law-quantum-meruit - no expectation to be paid | other quantum meruit caselaw || quantum meruit only in
absence of contract | quasi-contractual theories of recovery |
Quantum meruit is an equitable theory of recovery founded in the principle of unjust enrichment. Vortt
Exploration Co. v. Chevron U.S.A., Inc., 787 S.W.2d 942, 944 (Tex. 1990). “To recover under the doctrine of
quantum meruit, a plaintiff must establish that: 1) valuable services and/or materials were furnished, 2) to the
party sought to be charged, 3) which were accepted by the party sought to be charged, and 4) under such
circumstances as reasonably notified the recipient that the plaintiff, in performing, expected to be
paid by the recipient.” Heldenfels Bros. v. City of Corpus Christi, 832 S.W.2d 39, 41 (Tex. 1992); Vortt
Exploration Co., 787 S.W.2d at 944; Speck v. First Evangelical Lutheran Church of Houston, 235 S.W.3d 811,
815 (Tex. App.—Houston [1st Dist.] 2007, no pet.).
HOUSTON CASE LAW ON QUANTUM MERUIT AS BASIS FOR RECOVERY -
ELEMENT OF EXPECTATION OF PAYMENT FOR SERVICES RENDERED
Doyle v. Heilman (Tex.App.- Houston [1st Dist.] Mar. 11, 2010)(Hanks)
(probate matter, claim against estate by friend/caregiver not provided for in care-recipient's will fails, judgment
on quantum meruit claim for personal care services reversed, element of notice of expectation to be paid for
services provided not satisfied in this case)
Following a bench trial, the court awarded appellee, Leticia G. Heilman, $72,300 in damages on her claim for quantum meruit
against Charlotte Doyle, as executor of the estate of Alfred Miller. The court also awarded $16,177.50 in attorney’s fees and
additional amounts in the event of an appeal. On appeal, Doyle contends that the trial court erred by (1) failing to apply Texas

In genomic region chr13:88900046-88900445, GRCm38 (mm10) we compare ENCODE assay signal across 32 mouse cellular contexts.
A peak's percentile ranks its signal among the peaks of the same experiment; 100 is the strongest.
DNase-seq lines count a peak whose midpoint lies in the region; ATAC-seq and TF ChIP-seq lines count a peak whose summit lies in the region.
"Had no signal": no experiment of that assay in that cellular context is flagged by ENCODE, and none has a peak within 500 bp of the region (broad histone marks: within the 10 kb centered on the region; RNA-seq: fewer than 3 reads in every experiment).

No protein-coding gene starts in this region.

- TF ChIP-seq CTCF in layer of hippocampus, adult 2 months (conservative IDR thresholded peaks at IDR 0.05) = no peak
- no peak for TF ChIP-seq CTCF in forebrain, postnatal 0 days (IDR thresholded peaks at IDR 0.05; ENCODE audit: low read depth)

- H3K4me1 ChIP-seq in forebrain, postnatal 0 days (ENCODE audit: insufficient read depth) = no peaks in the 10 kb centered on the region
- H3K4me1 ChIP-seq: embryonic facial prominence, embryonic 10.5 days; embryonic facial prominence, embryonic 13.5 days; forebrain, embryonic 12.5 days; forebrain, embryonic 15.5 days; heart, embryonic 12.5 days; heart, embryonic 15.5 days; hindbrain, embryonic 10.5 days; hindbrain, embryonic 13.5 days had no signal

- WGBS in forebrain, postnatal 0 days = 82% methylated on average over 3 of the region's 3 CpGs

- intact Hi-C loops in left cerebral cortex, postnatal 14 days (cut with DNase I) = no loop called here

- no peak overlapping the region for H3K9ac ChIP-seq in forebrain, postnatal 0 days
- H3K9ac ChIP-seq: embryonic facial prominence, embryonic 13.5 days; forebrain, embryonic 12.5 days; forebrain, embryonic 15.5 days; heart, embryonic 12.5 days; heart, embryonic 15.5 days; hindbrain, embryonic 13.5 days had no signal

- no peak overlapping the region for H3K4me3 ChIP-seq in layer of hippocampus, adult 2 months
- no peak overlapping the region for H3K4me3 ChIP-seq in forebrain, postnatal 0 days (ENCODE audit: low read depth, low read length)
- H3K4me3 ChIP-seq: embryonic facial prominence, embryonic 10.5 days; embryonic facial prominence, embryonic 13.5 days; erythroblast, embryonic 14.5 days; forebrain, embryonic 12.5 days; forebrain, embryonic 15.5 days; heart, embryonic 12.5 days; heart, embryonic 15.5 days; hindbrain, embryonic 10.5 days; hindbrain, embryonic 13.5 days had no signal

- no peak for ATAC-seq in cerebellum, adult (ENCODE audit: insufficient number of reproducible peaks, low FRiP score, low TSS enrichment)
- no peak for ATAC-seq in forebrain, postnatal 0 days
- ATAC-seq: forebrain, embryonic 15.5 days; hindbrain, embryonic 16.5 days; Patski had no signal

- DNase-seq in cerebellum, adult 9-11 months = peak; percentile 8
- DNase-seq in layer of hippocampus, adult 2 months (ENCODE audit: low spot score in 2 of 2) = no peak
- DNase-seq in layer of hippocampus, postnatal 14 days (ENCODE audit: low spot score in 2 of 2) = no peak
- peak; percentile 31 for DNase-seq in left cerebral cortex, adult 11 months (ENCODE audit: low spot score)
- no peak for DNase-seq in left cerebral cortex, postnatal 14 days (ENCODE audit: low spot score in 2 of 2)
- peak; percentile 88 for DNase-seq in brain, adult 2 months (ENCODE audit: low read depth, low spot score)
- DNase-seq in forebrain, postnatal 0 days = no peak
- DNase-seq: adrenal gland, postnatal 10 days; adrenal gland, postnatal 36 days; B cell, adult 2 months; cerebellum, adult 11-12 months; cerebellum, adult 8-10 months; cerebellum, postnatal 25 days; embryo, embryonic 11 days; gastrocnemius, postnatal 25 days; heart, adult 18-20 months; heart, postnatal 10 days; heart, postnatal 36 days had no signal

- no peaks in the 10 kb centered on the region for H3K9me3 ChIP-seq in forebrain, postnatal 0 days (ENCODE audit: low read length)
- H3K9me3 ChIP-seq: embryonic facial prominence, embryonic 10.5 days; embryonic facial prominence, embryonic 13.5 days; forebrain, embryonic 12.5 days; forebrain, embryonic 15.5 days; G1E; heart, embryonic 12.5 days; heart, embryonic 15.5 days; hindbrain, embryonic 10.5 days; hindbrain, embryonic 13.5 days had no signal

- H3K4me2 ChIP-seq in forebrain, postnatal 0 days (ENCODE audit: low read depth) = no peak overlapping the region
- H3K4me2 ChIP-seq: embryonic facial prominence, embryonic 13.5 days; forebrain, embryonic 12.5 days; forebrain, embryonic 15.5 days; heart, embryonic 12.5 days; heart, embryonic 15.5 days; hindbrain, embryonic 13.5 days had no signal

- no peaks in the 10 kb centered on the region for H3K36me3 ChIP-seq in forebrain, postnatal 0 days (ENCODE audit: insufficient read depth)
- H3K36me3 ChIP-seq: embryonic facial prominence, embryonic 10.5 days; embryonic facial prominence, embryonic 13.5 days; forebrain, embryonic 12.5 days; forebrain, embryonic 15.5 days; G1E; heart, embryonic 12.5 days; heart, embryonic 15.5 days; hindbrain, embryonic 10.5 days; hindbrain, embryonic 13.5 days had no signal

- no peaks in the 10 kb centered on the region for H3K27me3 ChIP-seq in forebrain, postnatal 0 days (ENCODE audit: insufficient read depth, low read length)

Probate Code Section 59A, the statute of frauds, statute of limitations, and laches; (2) applying the equitable principle of quantum
meruit to allow for a recovery barred by Probate Code Section 59A; (3) finding the evidence to be legally and factually sufficient to
support Heilman’s claim for quantum meruit; (4) awarding damages not supported by the evidence; (5) overruling Doyle’s
Daubert challenge to the qualifications of Heilman’s expert; and (6) awarding legal fees.
Because we find that Heilman failed to establish a claim for quantum meruit as a matter of law, we sustain Doyle’s third issue
and need not address the others. We reverse the judgment of the trial court and render judgment that Heilman take nothing.
REVERSE TRIAL COURT JUDGMENT AND RENDER JUDGMENT: Opinion by Justice George Hanks
Before Justices Jennings, Hanks and Bland
01-09-00164-CV Charlotte Doyle, as Executor of The Estate of Alfred Miller, Deceased v. Leticia G. Heilman
Appeal from Probate Court No 1 of Harris County
Doyle argues that Heilman failed to satisfy her burden of establishing the elements of quantum meruit.
Specifically, Doyle argues that the evidence is legally and factually insufficient to establish that Heilman’s
services were rendered under circumstances that reasonably notified Miller that she expected to be paid.
Without evidence that the decedent was aware that the caregivers “expected” compensation for their services,